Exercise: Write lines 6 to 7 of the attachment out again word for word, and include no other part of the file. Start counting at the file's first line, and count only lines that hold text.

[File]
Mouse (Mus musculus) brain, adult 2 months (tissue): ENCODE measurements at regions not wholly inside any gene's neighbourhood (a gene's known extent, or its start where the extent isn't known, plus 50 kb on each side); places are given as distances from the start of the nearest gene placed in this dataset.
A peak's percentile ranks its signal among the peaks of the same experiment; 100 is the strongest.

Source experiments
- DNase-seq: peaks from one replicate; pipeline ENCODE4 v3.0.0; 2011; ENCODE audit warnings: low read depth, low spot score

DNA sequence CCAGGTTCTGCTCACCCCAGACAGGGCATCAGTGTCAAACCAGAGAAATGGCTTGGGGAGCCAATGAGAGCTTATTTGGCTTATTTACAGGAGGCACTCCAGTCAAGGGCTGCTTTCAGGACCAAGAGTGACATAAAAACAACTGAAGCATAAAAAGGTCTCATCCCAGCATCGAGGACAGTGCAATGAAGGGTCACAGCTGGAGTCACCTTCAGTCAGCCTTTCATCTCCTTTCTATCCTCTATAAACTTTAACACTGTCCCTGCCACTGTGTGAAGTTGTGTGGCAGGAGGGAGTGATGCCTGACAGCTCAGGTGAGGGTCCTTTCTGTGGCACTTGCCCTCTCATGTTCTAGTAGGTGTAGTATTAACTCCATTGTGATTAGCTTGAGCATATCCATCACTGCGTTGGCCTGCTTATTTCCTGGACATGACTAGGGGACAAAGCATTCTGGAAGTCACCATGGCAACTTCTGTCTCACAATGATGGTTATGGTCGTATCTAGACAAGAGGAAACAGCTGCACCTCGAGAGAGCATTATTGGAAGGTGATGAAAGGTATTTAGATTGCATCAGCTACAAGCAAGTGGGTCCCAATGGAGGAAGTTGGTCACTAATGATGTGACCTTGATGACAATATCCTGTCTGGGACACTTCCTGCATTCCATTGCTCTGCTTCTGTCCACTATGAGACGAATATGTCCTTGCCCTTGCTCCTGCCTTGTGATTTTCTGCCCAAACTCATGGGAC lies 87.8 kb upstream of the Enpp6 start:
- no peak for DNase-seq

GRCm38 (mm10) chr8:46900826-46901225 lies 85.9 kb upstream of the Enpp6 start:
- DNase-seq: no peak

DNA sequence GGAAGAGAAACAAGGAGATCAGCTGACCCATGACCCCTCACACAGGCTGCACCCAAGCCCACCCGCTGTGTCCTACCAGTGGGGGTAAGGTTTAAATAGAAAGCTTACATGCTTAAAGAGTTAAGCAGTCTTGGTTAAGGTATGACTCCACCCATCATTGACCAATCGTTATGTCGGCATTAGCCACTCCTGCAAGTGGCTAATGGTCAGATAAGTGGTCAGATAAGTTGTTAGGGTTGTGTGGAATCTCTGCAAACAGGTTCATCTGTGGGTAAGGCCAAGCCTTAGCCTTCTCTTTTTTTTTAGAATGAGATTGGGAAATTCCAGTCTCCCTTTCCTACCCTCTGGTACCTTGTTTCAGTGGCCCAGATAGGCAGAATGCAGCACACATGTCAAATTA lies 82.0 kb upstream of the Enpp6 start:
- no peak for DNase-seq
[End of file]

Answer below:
- no peak for DNase-seq

GRCm38 (mm10) chr8:46900826-46901225 lies 85.9 kb upstream of the Enpp6 start: